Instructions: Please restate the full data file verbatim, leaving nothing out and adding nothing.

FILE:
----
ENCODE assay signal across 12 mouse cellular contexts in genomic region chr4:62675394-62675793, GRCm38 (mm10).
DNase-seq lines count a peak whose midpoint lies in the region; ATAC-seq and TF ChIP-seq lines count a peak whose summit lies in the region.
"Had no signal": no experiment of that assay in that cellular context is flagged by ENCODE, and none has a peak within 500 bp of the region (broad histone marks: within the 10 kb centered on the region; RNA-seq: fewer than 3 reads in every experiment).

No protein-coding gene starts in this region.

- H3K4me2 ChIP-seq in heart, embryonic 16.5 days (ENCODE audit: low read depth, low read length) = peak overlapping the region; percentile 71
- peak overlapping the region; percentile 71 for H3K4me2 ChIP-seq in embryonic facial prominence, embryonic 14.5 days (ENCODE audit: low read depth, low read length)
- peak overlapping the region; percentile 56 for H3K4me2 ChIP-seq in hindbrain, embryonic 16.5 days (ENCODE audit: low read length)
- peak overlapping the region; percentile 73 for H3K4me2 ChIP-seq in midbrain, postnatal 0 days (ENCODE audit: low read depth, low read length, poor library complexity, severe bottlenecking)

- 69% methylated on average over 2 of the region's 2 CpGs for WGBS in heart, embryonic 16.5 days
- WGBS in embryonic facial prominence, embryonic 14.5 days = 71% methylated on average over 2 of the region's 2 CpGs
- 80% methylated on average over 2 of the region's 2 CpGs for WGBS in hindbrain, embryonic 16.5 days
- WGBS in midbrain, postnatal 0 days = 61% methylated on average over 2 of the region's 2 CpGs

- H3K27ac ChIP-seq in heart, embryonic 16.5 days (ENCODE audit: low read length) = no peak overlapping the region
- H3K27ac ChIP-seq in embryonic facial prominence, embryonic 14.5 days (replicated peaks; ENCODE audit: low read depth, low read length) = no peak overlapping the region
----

ENCODE assay signal across 12 mouse cellular contexts in genomic region chr4:62675394-62675793, GRCm38 (mm10).
DNase-seq lines count a peak whose midpoint lies in the region; ATAC-seq and TF ChIP-seq lines count a peak whose summit lies in the region.
"Had no signal": no experiment of that assay in that cellular context is flagged by ENCODE, and none has a peak within 500 bp of the region (broad histone marks: within the 10 kb centered on the region; RNA-seq: fewer than 3 reads in every experiment).

No protein-coding gene starts in this region.

- H3K4me2 ChIP-seq in heart, embryonic 16.5 days (ENCODE audit: low read depth, low read length) = peak overlapping the region; percentile 71
- peak overlapping the region; percentile 71 for H3K4me2 ChIP-seq in embryonic facial prominence, embryonic 14.5 days (ENCODE audit: low read depth, low read length)
- peak overlapping the region; percentile 56 for H3K4me2 ChIP-seq in hindbrain, embryonic 16.5 days (ENCODE audit: low read length)
- peak overlapping the region; percentile 73 for H3K4me2 ChIP-seq in midbrain, postnatal 0 days (ENCODE audit: low read depth, low read length, poor library complexity, severe bottlenecking)

- 69% methylated on average over 2 of the region's 2 CpGs for WGBS in heart, embryonic 16.5 days
- WGBS in embryonic facial prominence, embryonic 14.5 days = 71% methylated on average over 2 of the region's 2 CpGs
- 80% methylated on average over 2 of the region's 2 CpGs for WGBS in hindbrain, embryonic 16.5 days
- WGBS in midbrain, postnatal 0 days = 61% methylated on average over 2 of the region's 2 CpGs

- H3K27ac ChIP-seq in heart, embryonic 16.5 days (ENCODE audit: low read length) = no peak overlapping the region
- H3K27ac ChIP-seq in embryonic facial prominence, embryonic 14.5 days (replicated peaks; ENCODE audit: low read depth, low read length) = no peak overlapping the region